Anveeksha Kapur, who was part of the course as a student, finds the learnings useful in her HR career now. “The biggest takeaway for me was learning that happiness can be measured and controlled rather than believing that it was just a spontaneous feeling. The principles of positive psychology and activities like daily journaling that were a part of the course are practices I continue to do today,” she says.
When asked about his take on India ranking 139 out of 149 countries in the UN World Happiness Report 2021, Ambasta says that a far more extensive sample size and research is needed. It’s something his team is attempting. They are in the process of conducting a nationwide study to understand this ranking and will present their findings to the government to help facilitate change in the field of happiness in India. “The idea is to ask the same questions as the UN survey but with a far larger sample size of a minimum 25,000 respondents, as compared to the UN sample size of approximately 3,000 respondents, to get a more realistic answer before stating that India simply isn’t happy. We will release our findings on 20 March, the same day that the World Happiness Report comes out,” he says. The questions, which cover life evaluation and episodic happiness, include asking people if they are satisfied with the freedom they have to choose what they do with their life, if they have donated money to a charity in the past month, if they smiled or laughed as they went about their day, and if they have confidence in the honesty of the election system.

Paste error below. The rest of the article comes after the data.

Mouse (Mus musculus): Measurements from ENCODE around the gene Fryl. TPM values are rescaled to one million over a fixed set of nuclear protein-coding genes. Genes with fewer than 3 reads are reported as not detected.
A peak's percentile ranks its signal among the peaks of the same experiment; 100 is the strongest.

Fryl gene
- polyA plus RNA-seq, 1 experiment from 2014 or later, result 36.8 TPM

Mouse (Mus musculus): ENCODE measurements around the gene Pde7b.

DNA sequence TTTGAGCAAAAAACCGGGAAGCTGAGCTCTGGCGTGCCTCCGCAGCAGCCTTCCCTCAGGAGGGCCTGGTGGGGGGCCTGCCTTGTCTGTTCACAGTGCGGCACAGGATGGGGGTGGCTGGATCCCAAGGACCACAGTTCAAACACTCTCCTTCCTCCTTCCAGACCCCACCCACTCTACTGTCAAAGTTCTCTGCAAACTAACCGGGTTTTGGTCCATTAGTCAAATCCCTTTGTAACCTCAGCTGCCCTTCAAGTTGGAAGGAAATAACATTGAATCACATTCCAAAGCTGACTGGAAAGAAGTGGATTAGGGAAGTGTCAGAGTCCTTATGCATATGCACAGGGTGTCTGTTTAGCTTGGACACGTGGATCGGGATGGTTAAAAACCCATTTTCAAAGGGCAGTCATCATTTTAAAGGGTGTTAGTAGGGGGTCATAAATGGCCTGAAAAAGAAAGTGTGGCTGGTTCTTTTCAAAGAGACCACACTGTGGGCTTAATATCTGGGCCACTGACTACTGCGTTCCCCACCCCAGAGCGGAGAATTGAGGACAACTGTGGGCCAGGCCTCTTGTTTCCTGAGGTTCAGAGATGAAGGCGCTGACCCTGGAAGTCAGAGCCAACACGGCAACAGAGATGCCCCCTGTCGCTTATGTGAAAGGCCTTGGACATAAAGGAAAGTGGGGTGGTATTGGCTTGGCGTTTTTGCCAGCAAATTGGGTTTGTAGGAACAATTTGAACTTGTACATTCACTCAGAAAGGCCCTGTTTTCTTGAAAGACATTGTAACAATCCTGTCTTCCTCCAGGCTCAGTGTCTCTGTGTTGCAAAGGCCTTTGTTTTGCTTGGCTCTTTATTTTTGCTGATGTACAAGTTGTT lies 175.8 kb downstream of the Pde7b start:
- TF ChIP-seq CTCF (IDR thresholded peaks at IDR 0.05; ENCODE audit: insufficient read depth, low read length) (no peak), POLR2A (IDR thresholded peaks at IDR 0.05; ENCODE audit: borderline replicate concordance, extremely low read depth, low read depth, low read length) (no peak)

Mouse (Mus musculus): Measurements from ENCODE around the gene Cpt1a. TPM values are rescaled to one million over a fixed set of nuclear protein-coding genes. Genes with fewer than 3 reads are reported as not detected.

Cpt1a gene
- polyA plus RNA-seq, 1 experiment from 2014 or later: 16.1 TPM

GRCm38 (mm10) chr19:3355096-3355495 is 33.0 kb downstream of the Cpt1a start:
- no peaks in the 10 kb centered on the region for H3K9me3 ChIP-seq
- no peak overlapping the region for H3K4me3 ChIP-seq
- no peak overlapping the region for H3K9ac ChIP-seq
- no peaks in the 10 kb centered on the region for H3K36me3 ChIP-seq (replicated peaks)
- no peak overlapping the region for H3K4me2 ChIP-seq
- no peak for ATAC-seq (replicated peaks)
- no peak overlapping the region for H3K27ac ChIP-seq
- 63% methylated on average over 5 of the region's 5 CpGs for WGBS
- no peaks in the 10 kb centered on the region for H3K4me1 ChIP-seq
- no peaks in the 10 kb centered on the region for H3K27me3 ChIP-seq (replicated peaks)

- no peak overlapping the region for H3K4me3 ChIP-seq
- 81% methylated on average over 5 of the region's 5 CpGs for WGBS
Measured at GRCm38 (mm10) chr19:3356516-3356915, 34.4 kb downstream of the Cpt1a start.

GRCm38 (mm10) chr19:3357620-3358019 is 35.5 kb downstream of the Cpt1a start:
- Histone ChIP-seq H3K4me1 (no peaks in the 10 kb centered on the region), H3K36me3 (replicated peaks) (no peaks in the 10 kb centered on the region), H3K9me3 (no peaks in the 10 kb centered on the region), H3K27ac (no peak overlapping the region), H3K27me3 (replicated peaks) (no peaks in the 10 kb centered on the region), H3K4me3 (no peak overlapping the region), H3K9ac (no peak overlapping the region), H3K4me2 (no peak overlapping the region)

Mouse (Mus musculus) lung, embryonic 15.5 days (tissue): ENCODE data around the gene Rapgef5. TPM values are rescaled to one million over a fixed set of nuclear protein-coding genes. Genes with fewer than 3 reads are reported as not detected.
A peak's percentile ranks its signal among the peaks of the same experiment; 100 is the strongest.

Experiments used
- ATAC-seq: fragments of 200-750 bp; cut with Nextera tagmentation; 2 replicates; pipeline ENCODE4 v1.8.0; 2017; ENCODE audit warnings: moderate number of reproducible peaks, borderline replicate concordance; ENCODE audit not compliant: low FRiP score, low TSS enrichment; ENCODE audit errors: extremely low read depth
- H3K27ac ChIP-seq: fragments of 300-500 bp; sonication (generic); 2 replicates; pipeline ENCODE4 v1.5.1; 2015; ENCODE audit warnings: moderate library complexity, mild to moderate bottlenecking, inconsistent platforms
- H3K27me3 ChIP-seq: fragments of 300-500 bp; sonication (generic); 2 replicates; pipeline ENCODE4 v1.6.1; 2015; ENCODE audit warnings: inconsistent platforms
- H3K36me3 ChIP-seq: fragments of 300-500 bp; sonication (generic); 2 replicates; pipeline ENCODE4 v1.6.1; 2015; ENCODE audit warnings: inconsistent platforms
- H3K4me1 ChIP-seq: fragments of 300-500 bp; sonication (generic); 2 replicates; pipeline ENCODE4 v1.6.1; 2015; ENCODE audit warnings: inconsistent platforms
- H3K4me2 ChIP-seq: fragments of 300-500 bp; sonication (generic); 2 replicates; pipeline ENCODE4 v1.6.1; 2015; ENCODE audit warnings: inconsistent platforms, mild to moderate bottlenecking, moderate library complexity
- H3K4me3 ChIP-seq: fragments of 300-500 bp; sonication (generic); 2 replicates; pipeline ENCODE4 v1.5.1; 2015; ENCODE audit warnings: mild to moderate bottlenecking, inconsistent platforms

Most of those working in the happiness industry don’t see this as a fad. “The pandemic has changed the way we look at life. People are seeking avenues of happiness and are willing to take tough decisions in the short term if that decision has a long-term impact on happiness. Earlier, it was about owning a new gadget, now it’s about experiencing fresh air in Ladakh. Priorities have changed and the quest for happiness is going to stay,” says Ambasta.
Behl adds: “So much change has already happened. As long as uncertainty isn’t going anywhere, people will continue to question their existence.” Ambasta cautions that while pursuing happiness isn’t going to suddenly catapult one into nirvana, it is certainly going to make a positive impact if we all add happiness to our mix of goals.